Tim Goodman (Justice Smith) receives news that his estranged father and police officer, Harry Goodman, has died in a mysterious car accident. When Tim arrives to collect his father’s personal belongings, he discovers that there might be more going on than he has been told. For example, why has father’s Pokémon partner, Pikachu(voiced by Ryan Reynolds), lost its memory? And why can Pikachu and Tim communicate with each other?
Tim teams up with the wisecracking Pikachu and fast-talking journalist intern Lucy (Kathryn Newton). Together they uncover clues that lead them all the way to an evil plot to destroy the Pokémon-human alliance as they know it.
Death of a parent; betrayal of trust; friendship
Pokémon: Detective Pikachu has some violence. For example, Pokémon frequently attack humans and other Pokémon. They punch, hit, breathe fire and so on.
Pokémon: Detective Pikachu has some mild sexual references. For example:
- There are several subtle jokes about male genitals, which children will probably not understand.
- A male character says he is very attracted to a female character.
Alcohol, drugs and other substances
Pokémon: Detective Pikachu has some mild references to substance use. For example, there are several subtle jokes about drug use that stem from misunderstandings about some purple smoke that’s central to the plot. There’s no actual drug use in this movie.
Nudity and sexual activity
Nothing of concern
There’s no product placement of concern in Pokémon: Detective Pikachu, but it’s worth being aware that there’s a huge entertainment, gaming and physical merchandise industry surrounding the Pokémon franchise. This movie will introduce young children to this franchise.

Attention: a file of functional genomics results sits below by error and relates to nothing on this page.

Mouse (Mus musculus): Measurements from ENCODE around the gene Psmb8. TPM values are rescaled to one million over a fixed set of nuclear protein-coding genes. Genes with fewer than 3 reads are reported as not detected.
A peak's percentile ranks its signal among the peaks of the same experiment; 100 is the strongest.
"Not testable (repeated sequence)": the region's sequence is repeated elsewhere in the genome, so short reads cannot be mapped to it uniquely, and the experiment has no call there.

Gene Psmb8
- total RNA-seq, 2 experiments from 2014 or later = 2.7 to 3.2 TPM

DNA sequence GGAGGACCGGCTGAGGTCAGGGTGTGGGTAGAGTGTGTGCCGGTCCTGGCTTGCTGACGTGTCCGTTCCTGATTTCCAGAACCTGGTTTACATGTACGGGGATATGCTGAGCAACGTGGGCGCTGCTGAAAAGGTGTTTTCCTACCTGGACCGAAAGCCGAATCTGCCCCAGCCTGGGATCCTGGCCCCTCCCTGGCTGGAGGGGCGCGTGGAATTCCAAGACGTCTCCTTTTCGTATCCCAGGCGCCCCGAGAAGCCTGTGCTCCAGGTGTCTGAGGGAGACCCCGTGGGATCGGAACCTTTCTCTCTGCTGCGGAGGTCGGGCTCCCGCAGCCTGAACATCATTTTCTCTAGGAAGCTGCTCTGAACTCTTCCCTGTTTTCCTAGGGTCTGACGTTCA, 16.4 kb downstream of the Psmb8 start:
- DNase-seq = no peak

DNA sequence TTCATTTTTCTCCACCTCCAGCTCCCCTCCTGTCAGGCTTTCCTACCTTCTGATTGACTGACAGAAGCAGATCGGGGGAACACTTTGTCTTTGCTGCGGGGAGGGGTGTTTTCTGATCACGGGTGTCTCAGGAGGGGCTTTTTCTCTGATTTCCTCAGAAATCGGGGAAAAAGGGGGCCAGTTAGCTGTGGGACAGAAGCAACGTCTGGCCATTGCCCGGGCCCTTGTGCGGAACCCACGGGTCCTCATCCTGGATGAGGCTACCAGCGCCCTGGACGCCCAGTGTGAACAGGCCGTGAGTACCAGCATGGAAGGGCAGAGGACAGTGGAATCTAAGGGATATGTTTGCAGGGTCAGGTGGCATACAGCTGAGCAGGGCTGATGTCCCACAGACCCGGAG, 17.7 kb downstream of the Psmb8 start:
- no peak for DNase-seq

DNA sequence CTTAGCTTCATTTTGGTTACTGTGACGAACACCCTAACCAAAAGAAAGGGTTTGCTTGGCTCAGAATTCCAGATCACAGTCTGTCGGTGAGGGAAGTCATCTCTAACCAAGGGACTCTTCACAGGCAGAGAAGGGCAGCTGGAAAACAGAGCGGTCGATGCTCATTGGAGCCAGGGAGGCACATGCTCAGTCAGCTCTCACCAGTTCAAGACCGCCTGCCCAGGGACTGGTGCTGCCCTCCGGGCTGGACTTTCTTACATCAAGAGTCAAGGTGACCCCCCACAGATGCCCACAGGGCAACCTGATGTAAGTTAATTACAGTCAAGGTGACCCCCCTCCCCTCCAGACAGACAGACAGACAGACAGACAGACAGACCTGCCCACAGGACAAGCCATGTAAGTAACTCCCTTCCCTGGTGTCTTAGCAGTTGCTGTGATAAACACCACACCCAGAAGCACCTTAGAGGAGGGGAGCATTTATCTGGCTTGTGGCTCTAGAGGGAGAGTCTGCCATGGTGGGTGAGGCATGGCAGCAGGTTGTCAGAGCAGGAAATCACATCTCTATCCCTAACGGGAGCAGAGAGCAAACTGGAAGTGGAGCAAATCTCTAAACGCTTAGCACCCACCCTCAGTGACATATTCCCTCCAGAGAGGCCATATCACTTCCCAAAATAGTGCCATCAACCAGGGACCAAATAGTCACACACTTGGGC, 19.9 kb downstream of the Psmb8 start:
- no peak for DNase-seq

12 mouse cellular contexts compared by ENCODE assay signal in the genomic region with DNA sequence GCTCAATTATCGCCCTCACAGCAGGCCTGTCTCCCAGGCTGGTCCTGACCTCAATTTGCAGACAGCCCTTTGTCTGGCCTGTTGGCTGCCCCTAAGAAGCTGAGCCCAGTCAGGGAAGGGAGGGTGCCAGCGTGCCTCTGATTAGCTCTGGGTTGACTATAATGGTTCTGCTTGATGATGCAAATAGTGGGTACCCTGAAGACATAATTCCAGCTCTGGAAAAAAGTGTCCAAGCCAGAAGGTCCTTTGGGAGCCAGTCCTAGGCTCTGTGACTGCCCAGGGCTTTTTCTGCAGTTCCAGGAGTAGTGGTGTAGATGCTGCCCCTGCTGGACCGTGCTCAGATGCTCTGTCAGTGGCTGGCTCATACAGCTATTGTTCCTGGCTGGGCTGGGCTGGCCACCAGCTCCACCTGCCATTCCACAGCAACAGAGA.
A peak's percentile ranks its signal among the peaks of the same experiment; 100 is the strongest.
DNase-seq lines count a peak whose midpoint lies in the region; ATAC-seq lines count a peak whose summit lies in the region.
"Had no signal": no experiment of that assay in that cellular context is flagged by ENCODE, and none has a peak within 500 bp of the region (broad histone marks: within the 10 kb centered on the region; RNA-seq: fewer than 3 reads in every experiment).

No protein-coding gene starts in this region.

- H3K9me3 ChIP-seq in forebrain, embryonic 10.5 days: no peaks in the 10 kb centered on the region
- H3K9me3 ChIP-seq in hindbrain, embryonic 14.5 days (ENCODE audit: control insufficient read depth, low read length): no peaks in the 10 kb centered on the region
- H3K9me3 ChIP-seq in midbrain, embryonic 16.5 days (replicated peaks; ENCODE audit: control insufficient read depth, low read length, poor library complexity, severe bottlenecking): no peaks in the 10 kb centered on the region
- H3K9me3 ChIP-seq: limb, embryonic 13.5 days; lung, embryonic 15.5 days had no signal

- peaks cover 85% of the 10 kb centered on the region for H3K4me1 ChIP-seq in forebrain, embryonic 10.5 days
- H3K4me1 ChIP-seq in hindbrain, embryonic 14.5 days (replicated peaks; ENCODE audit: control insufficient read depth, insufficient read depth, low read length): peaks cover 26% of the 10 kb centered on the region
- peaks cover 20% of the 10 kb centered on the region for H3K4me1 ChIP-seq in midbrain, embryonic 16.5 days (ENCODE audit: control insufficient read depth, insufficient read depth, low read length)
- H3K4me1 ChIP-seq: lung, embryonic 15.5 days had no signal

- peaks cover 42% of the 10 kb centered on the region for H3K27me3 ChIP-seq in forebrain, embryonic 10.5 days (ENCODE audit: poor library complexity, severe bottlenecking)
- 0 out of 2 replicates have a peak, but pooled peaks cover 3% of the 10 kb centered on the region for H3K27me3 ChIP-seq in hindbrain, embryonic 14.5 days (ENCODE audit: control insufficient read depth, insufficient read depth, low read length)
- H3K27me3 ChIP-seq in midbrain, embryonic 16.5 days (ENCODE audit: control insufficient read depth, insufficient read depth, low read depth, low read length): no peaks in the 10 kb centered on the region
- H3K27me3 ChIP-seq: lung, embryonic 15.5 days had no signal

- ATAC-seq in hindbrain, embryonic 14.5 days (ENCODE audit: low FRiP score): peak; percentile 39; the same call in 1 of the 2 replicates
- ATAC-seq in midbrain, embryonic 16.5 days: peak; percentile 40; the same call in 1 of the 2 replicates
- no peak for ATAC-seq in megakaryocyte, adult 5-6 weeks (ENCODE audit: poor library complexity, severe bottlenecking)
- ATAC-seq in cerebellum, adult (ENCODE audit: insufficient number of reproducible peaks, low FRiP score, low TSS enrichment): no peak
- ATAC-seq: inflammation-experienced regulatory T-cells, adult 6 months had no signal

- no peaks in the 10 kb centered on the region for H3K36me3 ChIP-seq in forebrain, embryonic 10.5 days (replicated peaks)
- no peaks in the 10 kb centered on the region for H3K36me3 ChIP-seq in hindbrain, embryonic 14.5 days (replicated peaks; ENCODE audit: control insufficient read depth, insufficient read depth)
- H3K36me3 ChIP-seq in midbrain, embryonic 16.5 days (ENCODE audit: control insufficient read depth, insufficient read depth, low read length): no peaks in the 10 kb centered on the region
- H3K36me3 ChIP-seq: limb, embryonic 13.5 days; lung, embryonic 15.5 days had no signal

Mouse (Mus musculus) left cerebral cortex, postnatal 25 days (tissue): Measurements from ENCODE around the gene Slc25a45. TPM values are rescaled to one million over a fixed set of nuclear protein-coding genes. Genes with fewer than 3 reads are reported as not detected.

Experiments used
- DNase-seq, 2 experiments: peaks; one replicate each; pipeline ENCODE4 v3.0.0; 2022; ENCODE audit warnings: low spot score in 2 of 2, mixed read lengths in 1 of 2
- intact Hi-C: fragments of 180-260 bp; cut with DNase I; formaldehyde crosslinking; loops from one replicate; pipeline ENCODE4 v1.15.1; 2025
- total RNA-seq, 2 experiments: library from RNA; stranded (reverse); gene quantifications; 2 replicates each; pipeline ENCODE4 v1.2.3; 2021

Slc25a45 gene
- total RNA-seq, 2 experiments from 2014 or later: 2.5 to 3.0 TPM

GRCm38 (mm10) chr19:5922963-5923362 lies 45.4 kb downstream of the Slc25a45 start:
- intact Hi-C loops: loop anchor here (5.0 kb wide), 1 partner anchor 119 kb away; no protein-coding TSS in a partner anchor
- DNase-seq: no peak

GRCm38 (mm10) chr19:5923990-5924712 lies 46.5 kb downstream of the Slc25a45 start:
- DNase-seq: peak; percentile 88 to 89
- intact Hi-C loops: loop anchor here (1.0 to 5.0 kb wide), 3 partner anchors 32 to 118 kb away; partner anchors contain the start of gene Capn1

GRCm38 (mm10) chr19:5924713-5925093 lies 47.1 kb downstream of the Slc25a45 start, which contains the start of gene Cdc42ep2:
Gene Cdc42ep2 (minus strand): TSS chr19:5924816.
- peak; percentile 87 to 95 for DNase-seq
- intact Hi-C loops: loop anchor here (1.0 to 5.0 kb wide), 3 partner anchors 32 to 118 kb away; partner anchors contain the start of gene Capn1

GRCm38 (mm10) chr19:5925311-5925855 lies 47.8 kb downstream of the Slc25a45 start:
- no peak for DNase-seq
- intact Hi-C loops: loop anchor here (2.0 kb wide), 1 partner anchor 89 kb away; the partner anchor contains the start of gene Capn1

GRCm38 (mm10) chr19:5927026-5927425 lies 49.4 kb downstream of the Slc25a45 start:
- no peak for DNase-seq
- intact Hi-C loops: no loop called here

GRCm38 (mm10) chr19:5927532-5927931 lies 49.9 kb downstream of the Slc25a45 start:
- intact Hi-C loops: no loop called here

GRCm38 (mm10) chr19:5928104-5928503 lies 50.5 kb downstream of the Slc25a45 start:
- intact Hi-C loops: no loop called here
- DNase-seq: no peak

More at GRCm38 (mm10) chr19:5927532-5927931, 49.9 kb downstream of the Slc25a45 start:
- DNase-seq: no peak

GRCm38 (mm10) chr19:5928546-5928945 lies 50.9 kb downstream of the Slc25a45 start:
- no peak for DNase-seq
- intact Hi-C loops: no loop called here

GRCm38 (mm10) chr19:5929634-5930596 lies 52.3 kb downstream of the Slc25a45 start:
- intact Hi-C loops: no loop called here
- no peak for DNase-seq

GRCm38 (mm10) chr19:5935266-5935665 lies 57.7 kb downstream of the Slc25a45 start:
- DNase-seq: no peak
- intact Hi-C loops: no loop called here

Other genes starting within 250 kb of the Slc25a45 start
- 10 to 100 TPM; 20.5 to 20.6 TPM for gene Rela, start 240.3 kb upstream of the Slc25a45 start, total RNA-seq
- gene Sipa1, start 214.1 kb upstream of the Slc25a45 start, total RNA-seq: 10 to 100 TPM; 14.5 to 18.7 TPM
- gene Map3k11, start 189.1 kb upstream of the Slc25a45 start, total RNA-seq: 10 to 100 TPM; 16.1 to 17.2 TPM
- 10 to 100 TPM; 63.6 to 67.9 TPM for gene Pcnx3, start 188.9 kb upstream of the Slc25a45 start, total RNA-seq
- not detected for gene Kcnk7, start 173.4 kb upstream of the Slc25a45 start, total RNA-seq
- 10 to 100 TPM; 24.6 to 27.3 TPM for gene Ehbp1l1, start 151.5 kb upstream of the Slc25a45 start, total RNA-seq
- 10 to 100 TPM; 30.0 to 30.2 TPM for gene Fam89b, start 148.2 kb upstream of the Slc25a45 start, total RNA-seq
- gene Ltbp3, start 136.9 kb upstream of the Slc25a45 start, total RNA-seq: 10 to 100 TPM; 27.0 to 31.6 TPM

There is some mild coarse language in Pokémon: Detective Pikachu, including ‘shut up’, ‘shove it’, ‘stupid’ and ‘damn’.
Ideas to discuss with your children
Pokémon: Detective Pikachu is a visually exciting live action movie based on the video game of the same name. Although its plot is a little thin, this movie is an easy watch for children and adults alike.
This movie is most likely to be enjoyed by children over 8 years, with parental guidance for children aged up to 10 years. It’s worth noting that many of the Pokémon might frighten or distress children under 5 years because these creatures aren’t always cute. Sometimes they’re fierce and even monster-like. Also, some of Pikachu’s subtle jokes might seem a little tasteless.
Values in this movie that you could reinforce with your children include:
- being a good friend
- doing what’s right, even if it’s scary
- knowing when you’re lonely and need support from others.
This movie could also give you the chance to talk with your children about real-life issues like:
- sexism – for example, a character is told to ‘throw like a man’
- animal and human interactions – for example, it might not be a good idea to approach real animals to try to copy the Pokémon-human interactions in the movie.